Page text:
Adult male wild type C57BL/6 mice (n = 7, internally sourced from Biomedical Services at the University of Oxford, 125 ± 8 d old at baseline recording) underwent cranial surgery to record electroencephalography (EEG), electromyography (EMG), local field potential (LFP) and multiunit activity (MUA) as previously described [18]. Briefly, under ~ 2–3% isoflurane anaesthesia and aseptic conditions, stainless steel screws were implanted epidurally over frontal and occipital cortical areas and referenced to a third screw implanted over the cerebellum. Stainless steel wires were implanted into the nuchal muscle to record EMG. A 16-channel laminar probe (NeuroNexus Technologies Inc., Ann Arbor, MI, USA; model: A1 × 16–3 mm-100-703-Z16) was implanted in left primary motor cortex (AP + 1.1 mm; ML − 1.75 mm; rotated 15° in the AP axis towards the side of the implant) to perform intracortical recordings (LFP and MUA as described in [19]). The entire 3 mm length was inserted gradually into the tissue under both stereotactic and microscopic control until the most superficial electrode was approximately 50 µm under the cortical surface. The implantation site was then sealed with the silicone elastomer Kwik-Sil® (World Precision Instruments Inc., Sarasota, FL, USA) and the probe was referenced to the cerebellar skull screw. Depth and cortical layer of channels were subsequently determined by histology assessment (for histological methodology see [19]). Briefly, the position of the laminar implant was determined using a DiL (Thermo Fisher Scientific) fluorescence membrane stain and the depth of the laminar implant was assessed by measuring the distance between the cortical surface and tissue microlesions generated by applying 10 mA of direct current for 25 s to each respective channel using a NanoZ device (White Matter LLC). Each animal was also implanted with a bipolar concentric electrode (PlasticsOne Inc., Roanoke, VA, USA) in the right primary motor cortex, anterior to the frontal EEG screw in relation to a separate study (as described in [20]). Screw electrodes were attached to an 8-pin surface mount connector (8415-SM, Pinnacle Technology Inc, KS) whilst the laminar probe was attached to a ZIF-Clip® 16 channel headstage (Tucker-Davis Technologies Inc., Alachua, FL, USA) and both affixed to the skull with dental cement (Associated Dental Products Ltd, Swindon, UK).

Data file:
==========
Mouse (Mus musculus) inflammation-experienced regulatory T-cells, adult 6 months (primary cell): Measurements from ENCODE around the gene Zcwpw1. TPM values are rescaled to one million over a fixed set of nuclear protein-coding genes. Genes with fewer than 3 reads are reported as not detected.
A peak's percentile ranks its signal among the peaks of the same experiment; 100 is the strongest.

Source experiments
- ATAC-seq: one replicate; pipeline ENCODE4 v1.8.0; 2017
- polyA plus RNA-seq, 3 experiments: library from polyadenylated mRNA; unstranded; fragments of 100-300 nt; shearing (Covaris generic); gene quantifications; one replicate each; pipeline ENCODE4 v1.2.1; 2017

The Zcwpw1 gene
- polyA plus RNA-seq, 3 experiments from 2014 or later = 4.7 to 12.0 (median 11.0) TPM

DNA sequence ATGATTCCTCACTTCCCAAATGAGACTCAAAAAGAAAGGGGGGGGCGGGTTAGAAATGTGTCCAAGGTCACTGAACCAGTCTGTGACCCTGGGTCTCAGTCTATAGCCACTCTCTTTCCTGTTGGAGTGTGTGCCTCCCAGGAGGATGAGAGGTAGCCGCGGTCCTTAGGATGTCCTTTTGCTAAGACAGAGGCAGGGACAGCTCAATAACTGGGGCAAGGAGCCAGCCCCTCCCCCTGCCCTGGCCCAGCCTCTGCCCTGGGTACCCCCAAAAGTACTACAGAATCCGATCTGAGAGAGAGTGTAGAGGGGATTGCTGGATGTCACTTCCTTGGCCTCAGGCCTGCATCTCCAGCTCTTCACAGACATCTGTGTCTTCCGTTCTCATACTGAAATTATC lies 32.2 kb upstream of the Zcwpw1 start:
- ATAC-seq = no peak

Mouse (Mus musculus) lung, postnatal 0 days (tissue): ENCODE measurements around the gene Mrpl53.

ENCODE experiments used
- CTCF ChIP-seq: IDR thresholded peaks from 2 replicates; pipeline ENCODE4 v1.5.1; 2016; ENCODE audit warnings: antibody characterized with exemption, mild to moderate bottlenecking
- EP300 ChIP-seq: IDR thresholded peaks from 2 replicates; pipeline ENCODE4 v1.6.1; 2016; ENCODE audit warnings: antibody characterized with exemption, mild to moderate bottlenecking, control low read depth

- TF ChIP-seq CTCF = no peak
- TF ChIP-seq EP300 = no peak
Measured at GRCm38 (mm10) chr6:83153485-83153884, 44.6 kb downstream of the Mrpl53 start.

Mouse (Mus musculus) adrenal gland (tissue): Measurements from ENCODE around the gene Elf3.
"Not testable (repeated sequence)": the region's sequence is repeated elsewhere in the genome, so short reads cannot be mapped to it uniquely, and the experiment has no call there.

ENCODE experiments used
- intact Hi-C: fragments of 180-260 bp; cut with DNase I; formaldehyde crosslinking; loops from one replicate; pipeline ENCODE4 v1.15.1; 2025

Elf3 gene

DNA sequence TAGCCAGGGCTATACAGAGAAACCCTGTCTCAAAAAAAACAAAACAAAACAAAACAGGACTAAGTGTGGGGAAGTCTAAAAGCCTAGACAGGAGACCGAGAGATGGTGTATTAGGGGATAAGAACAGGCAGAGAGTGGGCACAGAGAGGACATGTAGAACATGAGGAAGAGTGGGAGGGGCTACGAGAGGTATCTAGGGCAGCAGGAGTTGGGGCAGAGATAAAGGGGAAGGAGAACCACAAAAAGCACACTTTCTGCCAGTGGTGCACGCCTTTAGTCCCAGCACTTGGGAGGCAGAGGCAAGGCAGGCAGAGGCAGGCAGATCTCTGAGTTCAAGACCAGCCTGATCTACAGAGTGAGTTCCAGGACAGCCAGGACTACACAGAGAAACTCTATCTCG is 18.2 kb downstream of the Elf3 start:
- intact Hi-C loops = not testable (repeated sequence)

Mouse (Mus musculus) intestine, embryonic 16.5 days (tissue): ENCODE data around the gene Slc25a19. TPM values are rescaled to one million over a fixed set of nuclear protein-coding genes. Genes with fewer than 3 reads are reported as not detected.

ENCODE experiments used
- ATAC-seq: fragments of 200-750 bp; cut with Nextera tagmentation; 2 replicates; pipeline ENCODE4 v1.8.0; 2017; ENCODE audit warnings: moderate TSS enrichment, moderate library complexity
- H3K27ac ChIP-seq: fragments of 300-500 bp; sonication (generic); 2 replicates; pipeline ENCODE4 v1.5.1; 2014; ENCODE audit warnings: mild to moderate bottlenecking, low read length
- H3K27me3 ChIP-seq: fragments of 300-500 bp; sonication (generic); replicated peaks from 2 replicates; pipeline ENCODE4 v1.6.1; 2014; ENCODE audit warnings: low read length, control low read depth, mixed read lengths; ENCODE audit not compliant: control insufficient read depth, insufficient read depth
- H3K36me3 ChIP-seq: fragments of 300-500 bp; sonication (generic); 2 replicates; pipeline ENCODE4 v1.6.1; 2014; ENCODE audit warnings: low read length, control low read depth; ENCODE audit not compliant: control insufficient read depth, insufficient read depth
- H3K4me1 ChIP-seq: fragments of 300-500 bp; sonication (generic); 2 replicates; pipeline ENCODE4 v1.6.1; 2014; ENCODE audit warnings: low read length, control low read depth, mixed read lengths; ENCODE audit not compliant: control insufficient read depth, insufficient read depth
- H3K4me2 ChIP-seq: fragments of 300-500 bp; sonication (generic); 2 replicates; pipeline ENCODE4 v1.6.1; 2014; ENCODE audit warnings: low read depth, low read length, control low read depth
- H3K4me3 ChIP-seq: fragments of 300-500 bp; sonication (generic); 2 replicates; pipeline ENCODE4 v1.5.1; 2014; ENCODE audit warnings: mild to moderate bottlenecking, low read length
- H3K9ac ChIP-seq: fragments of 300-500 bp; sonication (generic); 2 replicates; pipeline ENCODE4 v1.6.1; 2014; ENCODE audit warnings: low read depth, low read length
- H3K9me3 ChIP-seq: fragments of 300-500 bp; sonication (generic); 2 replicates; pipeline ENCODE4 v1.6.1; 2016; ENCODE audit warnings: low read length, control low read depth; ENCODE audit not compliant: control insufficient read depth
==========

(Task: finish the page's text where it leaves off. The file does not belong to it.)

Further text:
Electrophysiological signal acquisition

All signals were first passed to a PZ-5 pre-amplifier (Tucker-Davis Technologies Inc., Alachua, FL, USA). A 128-channel RZ-2 Neurophysiological Recording System (Tucker-Davis Technologies Inc., Alachua, FL, USA) was then used to acquire tethered electrophysiological recordings. EEG and EMG signals were continuously sampled at 305 Hz and bandpass filtered between 0.1–100 Hz. Signals were then downsampled offline to 256 Hz via spline interpolation. Laminar probe channel signals were sampled at 25 kHz. Two signals were extracted from the laminar probe channels: decimated multiunit activity (MUA) and local field potential (LFP). Multiunit activity is the high frequency component of neural activity that contains the spiking of multiple neurons within the vicinity of an electrode. Decimation is a process for downsampling the MUA whilst retaining spiking activity by storing only the highest amplitude value, either negative or positive, recorded during a set time period. This means that if multiple neurons spike during that period, only the largest is stored, thus the majority of spikes in the decimated signal will originate from nearby neurons. The resulting signal will therefore have a high amplitude when nearby neurons are spiking and a low amplitude during periods of quiescence or when distant neurons are spiking. MUA was generated by bandpass filtering the laminar signals between 300 Hz and 5 kHz then decimating to 498 Hz by splitting the signal into segments of ~ 50 samples and storing the maximum/minimum amplitude of alternating segments as integers. LFP was generated by zero-phase distortion bandpass filtering the laminar signal between 0.1 and 100 Hz and downsampling to 256 Hz via spline interpolation. All offline manipulations and analyses were performed using MATLAB (version R2020a; The MathWorks Inc, Natick, MA, USA). Prior to vigilance state scoring, signals were transformed into European Data Format as previously reported (see [30]).